Taste and Odor Study of Wright Patman Lake
Although taste and odor problems are not considered a direct threat to public health, they constitute the greatest public relations issue many water utilities face. Consumers generally rely on the taste and odor of their water as an indicator of its safety. In response to local concerns and to prompt stakeholders participation, a survey focusing on taste and odor issues of local water utility customers was conducted by the SRBA. A survey was mailed to local water systems that utilize Wright Patman Lake water. The questions contained in this survey focused on the frequency, magnitude, and timing of taste and odor problems. For purposes of comparison, the survey was also sent to three water utilities that utilized other sources.
The results of the survey show that many of the cities that are serviced by Wright Patman Lake do experience problems with taste and odor, while few complaints were reported at the three utilities that do not use Wright Patman Lake water. The problem seems to occur most frequently during the summer months and subsides in the fall. Because the water produced for the cities serviced by Wright Patman Lake arrives as treated water, standby chlorination is the only chemical treatment utilized by local utilities. Some strategies applied to combat the taste and odor problem are the mixing of ground water and flushing of water mains.
The potential causes of taste and odor problems are thought to be trace amounts of several organic compounds whose sources include certain species of algae, weeds, standing timber, soil and sediment. High levels of chlorophyll indicate that algae may be the dominant factor in Wright Patman Lake.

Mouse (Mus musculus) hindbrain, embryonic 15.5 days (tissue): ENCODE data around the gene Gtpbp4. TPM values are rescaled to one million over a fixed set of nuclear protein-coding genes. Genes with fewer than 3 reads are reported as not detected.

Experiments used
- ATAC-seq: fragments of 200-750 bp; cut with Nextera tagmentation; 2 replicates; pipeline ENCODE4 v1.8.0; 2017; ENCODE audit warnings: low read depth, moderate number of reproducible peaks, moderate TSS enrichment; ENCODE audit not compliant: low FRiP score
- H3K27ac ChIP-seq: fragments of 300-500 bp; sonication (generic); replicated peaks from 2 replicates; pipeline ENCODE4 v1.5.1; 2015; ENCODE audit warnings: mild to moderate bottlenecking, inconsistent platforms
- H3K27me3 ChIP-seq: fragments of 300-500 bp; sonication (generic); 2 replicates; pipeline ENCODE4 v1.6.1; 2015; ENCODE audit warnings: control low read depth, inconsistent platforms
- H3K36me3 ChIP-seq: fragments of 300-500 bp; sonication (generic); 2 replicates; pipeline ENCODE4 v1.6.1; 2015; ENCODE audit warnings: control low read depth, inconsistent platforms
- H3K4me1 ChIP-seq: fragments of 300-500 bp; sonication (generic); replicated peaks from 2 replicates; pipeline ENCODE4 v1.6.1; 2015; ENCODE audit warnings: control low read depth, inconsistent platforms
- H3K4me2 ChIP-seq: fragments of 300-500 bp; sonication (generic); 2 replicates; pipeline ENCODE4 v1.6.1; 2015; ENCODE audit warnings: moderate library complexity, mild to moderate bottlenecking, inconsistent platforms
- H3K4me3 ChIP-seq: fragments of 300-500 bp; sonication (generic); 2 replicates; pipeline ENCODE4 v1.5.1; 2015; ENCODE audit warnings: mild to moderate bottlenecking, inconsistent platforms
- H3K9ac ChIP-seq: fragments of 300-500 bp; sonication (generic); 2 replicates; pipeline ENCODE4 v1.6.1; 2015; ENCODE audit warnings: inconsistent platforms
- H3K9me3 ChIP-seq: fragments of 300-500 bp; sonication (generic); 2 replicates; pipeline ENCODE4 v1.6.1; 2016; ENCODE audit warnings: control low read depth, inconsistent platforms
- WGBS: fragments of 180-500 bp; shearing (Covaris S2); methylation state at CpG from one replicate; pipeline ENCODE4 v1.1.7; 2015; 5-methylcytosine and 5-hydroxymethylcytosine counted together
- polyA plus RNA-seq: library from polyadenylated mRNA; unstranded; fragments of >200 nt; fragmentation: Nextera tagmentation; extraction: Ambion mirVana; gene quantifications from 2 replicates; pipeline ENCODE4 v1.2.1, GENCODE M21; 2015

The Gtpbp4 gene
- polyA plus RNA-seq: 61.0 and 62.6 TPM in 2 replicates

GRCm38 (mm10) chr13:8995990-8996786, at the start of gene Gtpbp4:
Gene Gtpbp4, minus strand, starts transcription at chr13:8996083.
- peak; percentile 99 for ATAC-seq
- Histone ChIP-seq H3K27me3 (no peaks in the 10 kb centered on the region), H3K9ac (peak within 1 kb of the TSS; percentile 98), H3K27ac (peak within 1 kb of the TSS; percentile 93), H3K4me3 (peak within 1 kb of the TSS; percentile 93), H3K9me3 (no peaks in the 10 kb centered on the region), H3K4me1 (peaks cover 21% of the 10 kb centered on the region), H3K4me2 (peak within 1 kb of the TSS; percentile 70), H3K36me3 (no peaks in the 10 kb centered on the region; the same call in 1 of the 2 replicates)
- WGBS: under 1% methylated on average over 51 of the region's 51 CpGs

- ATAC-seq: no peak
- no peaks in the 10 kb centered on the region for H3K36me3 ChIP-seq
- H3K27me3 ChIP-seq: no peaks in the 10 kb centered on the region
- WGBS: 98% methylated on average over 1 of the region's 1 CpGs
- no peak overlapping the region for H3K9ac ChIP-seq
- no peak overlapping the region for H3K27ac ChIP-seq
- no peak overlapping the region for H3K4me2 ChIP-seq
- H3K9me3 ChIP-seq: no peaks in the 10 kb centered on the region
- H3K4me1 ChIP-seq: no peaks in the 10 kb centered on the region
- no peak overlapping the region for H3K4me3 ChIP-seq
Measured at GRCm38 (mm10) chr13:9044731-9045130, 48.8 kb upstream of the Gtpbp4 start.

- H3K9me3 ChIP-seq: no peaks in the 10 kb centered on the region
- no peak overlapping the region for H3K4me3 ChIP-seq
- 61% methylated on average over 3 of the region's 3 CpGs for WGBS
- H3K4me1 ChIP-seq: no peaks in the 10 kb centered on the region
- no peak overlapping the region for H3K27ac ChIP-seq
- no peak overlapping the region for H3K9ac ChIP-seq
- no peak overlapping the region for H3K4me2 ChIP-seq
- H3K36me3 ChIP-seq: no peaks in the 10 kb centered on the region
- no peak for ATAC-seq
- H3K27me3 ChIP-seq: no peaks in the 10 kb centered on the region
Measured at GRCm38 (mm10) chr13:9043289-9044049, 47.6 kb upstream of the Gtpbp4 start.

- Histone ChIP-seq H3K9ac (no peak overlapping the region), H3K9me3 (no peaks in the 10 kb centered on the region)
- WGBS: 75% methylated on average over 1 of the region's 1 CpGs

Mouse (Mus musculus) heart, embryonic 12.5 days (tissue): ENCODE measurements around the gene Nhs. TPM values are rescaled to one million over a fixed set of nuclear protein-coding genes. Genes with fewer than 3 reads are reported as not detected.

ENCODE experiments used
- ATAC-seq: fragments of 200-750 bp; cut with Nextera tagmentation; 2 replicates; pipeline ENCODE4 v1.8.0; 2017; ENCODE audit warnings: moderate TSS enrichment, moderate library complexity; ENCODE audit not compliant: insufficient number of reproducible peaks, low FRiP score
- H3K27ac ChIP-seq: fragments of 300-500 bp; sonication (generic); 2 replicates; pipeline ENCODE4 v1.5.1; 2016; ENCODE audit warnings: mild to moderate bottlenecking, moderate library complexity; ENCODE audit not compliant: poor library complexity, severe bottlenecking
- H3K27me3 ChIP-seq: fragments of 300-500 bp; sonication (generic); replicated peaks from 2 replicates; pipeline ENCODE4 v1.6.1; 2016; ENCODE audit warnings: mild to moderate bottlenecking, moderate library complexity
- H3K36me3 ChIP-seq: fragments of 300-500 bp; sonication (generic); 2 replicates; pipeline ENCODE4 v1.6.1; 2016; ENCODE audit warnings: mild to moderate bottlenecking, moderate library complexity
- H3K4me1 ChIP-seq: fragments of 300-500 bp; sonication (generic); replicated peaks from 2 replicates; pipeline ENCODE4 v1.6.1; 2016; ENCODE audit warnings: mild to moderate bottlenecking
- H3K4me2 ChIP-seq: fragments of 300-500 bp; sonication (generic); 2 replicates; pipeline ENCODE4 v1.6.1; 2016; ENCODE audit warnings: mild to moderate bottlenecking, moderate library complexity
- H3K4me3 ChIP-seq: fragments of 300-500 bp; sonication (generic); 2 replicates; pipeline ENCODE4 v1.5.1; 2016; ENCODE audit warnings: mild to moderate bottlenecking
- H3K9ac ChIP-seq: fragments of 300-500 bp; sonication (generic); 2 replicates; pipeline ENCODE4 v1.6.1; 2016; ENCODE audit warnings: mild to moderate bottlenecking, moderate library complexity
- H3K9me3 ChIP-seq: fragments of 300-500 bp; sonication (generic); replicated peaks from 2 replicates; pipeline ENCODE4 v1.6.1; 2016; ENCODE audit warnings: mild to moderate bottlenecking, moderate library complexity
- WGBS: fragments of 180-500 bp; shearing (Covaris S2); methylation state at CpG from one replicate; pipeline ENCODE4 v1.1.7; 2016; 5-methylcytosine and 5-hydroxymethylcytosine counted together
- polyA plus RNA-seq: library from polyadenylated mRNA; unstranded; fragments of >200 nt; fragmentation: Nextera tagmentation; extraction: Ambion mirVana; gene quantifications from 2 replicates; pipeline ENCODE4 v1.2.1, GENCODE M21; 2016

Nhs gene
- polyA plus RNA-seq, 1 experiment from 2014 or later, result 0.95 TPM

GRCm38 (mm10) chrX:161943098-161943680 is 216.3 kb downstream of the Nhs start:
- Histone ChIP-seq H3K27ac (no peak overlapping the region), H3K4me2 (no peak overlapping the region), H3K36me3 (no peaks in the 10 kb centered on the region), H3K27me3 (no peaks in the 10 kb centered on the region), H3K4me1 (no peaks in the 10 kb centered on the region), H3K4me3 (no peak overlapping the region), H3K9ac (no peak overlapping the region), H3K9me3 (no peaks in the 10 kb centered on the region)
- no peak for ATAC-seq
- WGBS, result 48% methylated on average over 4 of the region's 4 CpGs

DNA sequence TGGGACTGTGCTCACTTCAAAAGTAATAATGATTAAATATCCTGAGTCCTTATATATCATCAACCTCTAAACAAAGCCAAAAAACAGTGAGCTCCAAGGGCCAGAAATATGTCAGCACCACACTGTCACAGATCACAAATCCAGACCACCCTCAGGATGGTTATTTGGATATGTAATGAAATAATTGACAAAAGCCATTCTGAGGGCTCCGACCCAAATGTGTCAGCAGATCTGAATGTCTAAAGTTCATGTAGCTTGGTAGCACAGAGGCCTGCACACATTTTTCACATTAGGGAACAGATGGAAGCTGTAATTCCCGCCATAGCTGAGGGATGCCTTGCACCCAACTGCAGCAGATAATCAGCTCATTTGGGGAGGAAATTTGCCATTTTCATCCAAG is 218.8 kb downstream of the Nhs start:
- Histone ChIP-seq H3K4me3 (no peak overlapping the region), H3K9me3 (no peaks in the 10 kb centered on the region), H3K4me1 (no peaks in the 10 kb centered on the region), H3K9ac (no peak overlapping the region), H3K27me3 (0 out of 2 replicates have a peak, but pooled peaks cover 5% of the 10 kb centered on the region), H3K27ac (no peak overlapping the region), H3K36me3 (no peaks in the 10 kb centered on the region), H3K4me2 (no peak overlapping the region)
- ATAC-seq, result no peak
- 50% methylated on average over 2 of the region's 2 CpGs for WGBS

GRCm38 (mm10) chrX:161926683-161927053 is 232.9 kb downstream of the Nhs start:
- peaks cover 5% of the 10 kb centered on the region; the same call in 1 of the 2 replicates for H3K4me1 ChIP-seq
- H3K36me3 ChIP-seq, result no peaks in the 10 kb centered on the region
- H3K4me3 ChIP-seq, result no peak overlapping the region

The need for collection of more data to help to explain why the taste and odor issues exist for Wright Patman Lake is supported by this study. A study of the algae levels and the algae type may be warranted in order to identify which types of algae dominate Wright Patman Lake and to what extent they contribute to the taste and odor issues.
Atrazine Study In Big Creek Lake
March 2002 marks two years of monitoring Big Creek Lake for atrazine, a widely used herbicide. Big Creek Lake, a small, unclassified reservoir of about 700 acres was listed as threatened by contamination on the 2000 303(d) list due to atrazine in finished drinking water.
The Big Creek Lake study is part of a larger project conducted by the TNRCC involving several Texas reservoirs, titled "Targeted Monitoring and BMP implementation in Seven Atrazine Threatened Lakes." The two major components of the project are: (1) surface water quality monitoring to better distinguish the threat of atrazine to drinking water sources, and (2) implementation of best management practices (BMP'S) to reduce the addition of atrazine in the subject watersheds.
The TNRCC Region 5 staff has conducted monthly surface water quality monitoring in Big Creek Lake for atrazine, alacholr, metolachlor and simazine. To eliminate the effects of water treatment, only raw (untreated) water has been sampled. These first two years of data will be reviewed by the TNRCC to assess the degree of atrazine contamination and to determine if further action is warranted.